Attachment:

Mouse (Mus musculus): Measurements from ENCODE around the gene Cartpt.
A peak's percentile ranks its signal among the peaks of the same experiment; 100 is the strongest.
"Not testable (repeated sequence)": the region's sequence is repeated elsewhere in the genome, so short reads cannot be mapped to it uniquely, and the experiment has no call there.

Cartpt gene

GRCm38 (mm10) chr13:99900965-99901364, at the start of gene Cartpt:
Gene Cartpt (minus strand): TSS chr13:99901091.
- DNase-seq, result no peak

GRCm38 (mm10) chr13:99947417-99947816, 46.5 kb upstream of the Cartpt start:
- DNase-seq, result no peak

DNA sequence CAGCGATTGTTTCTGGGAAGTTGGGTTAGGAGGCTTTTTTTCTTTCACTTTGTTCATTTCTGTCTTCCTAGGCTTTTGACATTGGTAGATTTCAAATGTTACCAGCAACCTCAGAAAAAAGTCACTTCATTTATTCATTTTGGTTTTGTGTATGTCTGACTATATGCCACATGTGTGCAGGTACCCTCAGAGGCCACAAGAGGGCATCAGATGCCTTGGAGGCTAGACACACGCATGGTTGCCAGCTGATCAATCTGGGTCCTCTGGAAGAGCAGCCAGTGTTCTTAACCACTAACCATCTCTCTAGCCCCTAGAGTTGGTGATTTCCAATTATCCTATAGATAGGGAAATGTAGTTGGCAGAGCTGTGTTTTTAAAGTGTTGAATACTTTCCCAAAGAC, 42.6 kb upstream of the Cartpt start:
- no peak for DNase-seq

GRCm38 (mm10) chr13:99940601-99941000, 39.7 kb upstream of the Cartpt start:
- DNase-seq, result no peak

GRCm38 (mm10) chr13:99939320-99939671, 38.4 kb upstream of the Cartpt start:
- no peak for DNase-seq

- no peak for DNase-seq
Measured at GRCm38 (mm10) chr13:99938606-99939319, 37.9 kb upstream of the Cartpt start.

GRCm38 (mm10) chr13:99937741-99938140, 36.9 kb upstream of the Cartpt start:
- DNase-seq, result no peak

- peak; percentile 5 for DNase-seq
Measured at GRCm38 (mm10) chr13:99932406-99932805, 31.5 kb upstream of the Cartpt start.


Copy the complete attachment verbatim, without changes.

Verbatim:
Mouse (Mus musculus): Measurements from ENCODE around the gene Cartpt.
A peak's percentile ranks its signal among the peaks of the same experiment; 100 is the strongest.
"Not testable (repeated sequence)": the region's sequence is repeated elsewhere in the genome, so short reads cannot be mapped to it uniquely, and the experiment has no call there.

Cartpt gene

GRCm38 (mm10) chr13:99900965-99901364, at the start of gene Cartpt:
Gene Cartpt (minus strand): TSS chr13:99901091.
- DNase-seq, result no peak

GRCm38 (mm10) chr13:99947417-99947816, 46.5 kb upstream of the Cartpt start:
- DNase-seq, result no peak

DNA sequence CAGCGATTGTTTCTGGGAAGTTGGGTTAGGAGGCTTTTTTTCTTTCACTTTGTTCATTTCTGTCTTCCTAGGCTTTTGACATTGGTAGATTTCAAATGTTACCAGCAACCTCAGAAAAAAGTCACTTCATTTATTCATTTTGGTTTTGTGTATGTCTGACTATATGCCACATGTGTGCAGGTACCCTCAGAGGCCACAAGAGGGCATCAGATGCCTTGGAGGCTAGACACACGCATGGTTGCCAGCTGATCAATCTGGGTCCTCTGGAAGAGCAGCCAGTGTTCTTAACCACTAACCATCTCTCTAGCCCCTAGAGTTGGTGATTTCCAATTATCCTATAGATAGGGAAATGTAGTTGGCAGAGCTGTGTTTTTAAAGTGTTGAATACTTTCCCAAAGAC, 42.6 kb upstream of the Cartpt start:
- no peak for DNase-seq

GRCm38 (mm10) chr13:99940601-99941000, 39.7 kb upstream of the Cartpt start:
- DNase-seq, result no peak

GRCm38 (mm10) chr13:99939320-99939671, 38.4 kb upstream of the Cartpt start:
- no peak for DNase-seq

- no peak for DNase-seq
Measured at GRCm38 (mm10) chr13:99938606-99939319, 37.9 kb upstream of the Cartpt start.

GRCm38 (mm10) chr13:99937741-99938140, 36.9 kb upstream of the Cartpt start:
- DNase-seq, result no peak

- peak; percentile 5 for DNase-seq
Measured at GRCm38 (mm10) chr13:99932406-99932805, 31.5 kb upstream of the Cartpt start.